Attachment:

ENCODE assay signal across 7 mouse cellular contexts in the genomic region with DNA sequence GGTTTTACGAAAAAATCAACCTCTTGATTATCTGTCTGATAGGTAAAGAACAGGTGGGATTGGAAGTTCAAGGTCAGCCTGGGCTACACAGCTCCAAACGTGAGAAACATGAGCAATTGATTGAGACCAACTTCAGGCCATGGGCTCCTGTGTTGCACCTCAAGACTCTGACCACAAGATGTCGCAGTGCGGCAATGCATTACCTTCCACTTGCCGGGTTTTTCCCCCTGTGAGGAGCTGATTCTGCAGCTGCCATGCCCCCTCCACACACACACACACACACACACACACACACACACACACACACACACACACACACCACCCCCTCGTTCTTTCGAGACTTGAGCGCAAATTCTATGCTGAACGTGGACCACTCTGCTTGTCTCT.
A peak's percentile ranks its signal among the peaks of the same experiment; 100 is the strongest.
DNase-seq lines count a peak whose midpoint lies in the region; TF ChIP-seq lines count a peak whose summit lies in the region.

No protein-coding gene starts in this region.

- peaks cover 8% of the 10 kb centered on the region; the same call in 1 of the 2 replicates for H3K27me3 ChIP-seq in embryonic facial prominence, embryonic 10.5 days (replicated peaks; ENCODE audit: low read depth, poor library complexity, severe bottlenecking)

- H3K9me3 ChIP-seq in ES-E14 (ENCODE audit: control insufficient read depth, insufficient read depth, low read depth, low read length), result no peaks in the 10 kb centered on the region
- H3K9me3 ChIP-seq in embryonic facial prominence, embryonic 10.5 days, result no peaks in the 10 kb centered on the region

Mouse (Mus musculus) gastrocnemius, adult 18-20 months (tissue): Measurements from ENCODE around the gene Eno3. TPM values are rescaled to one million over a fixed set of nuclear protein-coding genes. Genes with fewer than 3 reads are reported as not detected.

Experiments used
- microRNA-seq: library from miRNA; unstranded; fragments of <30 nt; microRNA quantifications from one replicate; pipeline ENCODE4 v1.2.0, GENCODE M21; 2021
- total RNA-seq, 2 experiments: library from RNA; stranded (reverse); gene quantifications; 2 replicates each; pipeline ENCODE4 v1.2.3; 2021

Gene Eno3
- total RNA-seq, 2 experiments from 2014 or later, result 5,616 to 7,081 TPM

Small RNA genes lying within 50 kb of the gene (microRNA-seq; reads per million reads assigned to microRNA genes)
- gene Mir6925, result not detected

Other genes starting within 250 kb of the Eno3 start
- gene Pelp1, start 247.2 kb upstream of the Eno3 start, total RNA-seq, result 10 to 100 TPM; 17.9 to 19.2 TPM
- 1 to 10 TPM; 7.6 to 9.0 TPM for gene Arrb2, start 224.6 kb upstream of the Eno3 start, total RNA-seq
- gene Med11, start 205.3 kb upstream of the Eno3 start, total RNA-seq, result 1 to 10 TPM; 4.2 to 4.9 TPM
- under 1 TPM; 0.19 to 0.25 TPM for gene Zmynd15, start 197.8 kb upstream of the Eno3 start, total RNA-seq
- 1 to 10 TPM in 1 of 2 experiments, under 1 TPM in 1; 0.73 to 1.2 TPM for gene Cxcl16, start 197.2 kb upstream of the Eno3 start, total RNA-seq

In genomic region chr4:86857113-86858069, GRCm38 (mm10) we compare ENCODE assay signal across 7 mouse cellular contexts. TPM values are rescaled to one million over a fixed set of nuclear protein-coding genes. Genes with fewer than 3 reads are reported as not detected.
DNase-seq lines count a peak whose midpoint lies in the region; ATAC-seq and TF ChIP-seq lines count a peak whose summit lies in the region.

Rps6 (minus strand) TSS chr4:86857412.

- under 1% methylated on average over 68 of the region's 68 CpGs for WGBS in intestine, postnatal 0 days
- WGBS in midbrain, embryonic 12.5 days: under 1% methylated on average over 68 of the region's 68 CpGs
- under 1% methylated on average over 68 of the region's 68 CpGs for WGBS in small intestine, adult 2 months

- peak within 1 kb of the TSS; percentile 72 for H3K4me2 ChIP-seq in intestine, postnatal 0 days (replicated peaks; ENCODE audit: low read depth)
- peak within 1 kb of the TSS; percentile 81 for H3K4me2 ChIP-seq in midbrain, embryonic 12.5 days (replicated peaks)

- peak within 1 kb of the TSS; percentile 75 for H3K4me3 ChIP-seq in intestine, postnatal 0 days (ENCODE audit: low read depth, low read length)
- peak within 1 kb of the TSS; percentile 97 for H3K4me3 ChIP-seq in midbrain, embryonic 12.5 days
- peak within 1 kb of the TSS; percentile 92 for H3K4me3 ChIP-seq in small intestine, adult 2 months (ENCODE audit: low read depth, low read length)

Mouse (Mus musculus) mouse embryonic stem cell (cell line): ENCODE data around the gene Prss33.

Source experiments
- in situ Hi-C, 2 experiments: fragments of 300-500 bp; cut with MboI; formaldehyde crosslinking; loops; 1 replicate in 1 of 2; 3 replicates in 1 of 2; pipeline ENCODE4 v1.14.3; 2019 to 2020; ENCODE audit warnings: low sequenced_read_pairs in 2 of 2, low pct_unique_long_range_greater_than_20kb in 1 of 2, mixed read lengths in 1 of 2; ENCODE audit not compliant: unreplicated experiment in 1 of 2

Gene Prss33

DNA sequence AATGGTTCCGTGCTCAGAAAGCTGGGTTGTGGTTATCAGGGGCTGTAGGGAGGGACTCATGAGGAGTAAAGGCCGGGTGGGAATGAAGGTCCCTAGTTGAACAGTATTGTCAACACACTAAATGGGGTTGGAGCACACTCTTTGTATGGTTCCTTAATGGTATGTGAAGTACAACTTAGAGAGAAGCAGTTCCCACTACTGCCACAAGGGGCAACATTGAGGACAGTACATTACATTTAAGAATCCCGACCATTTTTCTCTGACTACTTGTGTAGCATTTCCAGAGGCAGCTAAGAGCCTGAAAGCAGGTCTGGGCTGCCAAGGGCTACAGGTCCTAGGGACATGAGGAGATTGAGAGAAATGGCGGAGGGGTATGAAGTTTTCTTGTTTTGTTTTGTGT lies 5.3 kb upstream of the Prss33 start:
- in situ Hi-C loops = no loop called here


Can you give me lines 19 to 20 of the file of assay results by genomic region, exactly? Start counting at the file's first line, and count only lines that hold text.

- gene Med11, start 205.3 kb upstream of the Eno3 start, total RNA-seq, result 1 to 10 TPM; 4.2 to 4.9 TPM
- under 1 TPM; 0.19 to 0.25 TPM for gene Zmynd15, start 197.8 kb upstream of the Eno3 start, total RNA-seq